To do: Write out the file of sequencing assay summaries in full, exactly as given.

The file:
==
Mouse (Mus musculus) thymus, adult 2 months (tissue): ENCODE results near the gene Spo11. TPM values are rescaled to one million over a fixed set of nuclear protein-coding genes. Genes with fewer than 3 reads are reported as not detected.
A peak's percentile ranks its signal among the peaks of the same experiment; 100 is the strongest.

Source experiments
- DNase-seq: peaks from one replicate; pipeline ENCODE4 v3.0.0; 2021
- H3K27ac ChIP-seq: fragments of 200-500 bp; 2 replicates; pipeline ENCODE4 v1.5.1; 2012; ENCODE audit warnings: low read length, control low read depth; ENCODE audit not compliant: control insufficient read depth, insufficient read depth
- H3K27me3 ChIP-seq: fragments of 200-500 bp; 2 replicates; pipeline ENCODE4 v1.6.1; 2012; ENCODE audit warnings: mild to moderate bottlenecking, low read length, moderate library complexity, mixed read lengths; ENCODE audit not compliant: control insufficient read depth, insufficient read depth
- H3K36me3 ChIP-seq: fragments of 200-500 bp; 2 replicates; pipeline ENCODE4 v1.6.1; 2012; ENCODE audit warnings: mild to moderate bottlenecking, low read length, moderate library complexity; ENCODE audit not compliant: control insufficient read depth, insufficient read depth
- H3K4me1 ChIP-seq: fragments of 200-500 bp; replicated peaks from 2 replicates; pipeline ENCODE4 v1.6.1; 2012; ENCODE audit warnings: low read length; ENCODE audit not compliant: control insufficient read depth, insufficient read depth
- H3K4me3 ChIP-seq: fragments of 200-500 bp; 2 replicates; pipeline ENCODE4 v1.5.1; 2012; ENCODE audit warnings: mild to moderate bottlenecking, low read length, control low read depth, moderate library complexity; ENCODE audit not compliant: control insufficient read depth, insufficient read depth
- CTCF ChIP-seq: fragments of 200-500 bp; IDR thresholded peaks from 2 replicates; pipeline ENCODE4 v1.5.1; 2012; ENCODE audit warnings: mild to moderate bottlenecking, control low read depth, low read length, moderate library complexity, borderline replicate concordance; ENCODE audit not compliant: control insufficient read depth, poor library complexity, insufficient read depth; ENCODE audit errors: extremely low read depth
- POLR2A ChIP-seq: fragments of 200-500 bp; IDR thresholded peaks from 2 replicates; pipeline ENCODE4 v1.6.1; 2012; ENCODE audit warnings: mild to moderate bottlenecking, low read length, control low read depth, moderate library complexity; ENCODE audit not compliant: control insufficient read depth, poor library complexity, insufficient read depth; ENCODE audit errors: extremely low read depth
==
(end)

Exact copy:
Mouse (Mus musculus) thymus, adult 2 months (tissue): ENCODE results near the gene Spo11. TPM values are rescaled to one million over a fixed set of nuclear protein-coding genes. Genes with fewer than 3 reads are reported as not detected.
A peak's percentile ranks its signal among the peaks of the same experiment; 100 is the strongest.

Source experiments
- DNase-seq: peaks from one replicate; pipeline ENCODE4 v3.0.0; 2021
- H3K27ac ChIP-seq: fragments of 200-500 bp; 2 replicates; pipeline ENCODE4 v1.5.1; 2012; ENCODE audit warnings: low read length, control low read depth; ENCODE audit not compliant: control insufficient read depth, insufficient read depth
- H3K27me3 ChIP-seq: fragments of 200-500 bp; 2 replicates; pipeline ENCODE4 v1.6.1; 2012; ENCODE audit warnings: mild to moderate bottlenecking, low read length, moderate library complexity, mixed read lengths; ENCODE audit not compliant: control insufficient read depth, insufficient read depth
- H3K36me3 ChIP-seq: fragments of 200-500 bp; 2 replicates; pipeline ENCODE4 v1.6.1; 2012; ENCODE audit warnings: mild to moderate bottlenecking, low read length, moderate library complexity; ENCODE audit not compliant: control insufficient read depth, insufficient read depth
- H3K4me1 ChIP-seq: fragments of 200-500 bp; replicated peaks from 2 replicates; pipeline ENCODE4 v1.6.1; 2012; ENCODE audit warnings: low read length; ENCODE audit not compliant: control insufficient read depth, insufficient read depth
- H3K4me3 ChIP-seq: fragments of 200-500 bp; 2 replicates; pipeline ENCODE4 v1.5.1; 2012; ENCODE audit warnings: mild to moderate bottlenecking, low read length, control low read depth, moderate library complexity; ENCODE audit not compliant: control insufficient read depth, insufficient read depth
- CTCF ChIP-seq: fragments of 200-500 bp; IDR thresholded peaks from 2 replicates; pipeline ENCODE4 v1.5.1; 2012; ENCODE audit warnings: mild to moderate bottlenecking, control low read depth, low read length, moderate library complexity, borderline replicate concordance; ENCODE audit not compliant: control insufficient read depth, poor library complexity, insufficient read depth; ENCODE audit errors: extremely low read depth
- POLR2A ChIP-seq: fragments of 200-500 bp; IDR thresholded peaks from 2 replicates; pipeline ENCODE4 v1.6.1; 2012; ENCODE audit warnings: mild to moderate bottlenecking, low read length, control low read depth, moderate library complexity; ENCODE audit not compliant: control insufficient read depth, poor library complexity, insufficient read depth; ENCODE audit errors: extremely low read depth